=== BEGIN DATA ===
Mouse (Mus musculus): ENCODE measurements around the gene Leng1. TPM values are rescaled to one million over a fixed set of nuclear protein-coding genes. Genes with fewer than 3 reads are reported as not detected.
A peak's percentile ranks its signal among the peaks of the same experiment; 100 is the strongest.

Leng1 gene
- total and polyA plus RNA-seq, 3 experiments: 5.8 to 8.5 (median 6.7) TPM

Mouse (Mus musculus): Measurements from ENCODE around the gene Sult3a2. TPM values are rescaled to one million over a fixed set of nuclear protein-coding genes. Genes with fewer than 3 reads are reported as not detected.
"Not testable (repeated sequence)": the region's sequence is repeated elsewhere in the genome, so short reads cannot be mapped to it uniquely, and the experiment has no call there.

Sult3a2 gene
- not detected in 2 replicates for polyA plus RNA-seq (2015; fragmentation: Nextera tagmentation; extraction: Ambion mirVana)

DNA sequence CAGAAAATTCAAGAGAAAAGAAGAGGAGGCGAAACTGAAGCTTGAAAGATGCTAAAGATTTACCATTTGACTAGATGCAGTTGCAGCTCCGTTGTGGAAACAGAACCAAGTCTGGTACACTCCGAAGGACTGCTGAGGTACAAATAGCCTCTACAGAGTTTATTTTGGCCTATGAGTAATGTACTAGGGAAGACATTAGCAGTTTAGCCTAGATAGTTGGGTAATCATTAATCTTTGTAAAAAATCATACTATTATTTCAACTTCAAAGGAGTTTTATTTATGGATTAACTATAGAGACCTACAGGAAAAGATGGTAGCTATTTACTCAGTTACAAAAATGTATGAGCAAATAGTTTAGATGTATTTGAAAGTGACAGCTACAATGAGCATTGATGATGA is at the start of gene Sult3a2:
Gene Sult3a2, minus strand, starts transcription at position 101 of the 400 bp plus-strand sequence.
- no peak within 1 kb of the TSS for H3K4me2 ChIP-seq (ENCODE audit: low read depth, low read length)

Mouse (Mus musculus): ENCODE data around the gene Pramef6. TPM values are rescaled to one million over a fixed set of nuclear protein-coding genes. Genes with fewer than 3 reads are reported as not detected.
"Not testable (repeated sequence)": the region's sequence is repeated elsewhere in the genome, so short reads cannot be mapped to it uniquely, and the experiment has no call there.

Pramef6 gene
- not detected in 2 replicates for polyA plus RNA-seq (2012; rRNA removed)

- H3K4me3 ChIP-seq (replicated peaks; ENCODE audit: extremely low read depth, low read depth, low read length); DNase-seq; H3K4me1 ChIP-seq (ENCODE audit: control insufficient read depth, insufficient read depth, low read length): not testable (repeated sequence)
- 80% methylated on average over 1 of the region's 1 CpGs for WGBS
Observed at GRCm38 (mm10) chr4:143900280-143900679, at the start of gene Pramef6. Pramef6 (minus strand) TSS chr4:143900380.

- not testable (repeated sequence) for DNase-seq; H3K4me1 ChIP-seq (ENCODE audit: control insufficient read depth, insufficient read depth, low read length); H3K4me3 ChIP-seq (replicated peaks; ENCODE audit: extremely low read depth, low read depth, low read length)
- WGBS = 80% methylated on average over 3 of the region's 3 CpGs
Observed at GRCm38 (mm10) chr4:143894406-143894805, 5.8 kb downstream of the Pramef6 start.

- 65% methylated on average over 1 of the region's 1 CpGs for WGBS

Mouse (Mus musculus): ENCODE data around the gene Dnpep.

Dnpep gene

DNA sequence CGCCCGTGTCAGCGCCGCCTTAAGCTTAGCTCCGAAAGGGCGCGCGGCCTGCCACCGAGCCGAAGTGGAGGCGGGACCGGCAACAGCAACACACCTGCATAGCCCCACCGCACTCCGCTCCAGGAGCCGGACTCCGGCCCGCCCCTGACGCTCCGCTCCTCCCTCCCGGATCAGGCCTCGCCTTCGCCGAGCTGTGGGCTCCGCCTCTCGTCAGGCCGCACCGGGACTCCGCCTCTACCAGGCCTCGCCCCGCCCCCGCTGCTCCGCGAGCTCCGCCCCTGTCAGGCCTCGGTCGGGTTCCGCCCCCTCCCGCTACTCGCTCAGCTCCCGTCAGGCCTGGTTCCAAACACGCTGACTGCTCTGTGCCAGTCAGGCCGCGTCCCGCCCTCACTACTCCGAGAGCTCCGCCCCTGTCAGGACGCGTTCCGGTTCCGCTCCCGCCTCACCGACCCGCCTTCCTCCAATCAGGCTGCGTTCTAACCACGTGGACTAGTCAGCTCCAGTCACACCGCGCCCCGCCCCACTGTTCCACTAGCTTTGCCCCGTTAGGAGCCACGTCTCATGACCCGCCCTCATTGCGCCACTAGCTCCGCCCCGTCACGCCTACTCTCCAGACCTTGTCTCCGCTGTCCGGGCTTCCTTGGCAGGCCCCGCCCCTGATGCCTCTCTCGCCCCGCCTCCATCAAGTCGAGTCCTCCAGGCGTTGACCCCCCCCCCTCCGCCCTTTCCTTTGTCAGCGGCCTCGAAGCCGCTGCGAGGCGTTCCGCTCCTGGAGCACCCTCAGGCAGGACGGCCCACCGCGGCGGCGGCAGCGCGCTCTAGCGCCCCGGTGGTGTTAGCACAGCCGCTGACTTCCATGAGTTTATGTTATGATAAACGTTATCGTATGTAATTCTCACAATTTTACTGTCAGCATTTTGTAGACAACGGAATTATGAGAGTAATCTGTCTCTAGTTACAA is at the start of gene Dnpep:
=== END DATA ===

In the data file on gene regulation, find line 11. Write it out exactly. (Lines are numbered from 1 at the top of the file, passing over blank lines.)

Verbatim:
- no peak within 1 kb of the TSS for H3K4me2 ChIP-seq (ENCODE audit: low read depth, low read length)